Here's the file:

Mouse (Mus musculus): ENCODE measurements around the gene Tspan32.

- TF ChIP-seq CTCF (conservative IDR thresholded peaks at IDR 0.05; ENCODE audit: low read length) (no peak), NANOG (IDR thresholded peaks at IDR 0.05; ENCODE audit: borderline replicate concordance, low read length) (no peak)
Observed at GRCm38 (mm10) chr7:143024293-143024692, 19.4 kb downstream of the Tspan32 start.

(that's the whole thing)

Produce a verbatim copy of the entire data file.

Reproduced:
Mouse (Mus musculus): ENCODE measurements around the gene Tspan32.

- TF ChIP-seq CTCF (conservative IDR thresholded peaks at IDR 0.05; ENCODE audit: low read length) (no peak), NANOG (IDR thresholded peaks at IDR 0.05; ENCODE audit: borderline replicate concordance, low read length) (no peak)
Observed at GRCm38 (mm10) chr7:143024293-143024692, 19.4 kb downstream of the Tspan32 start.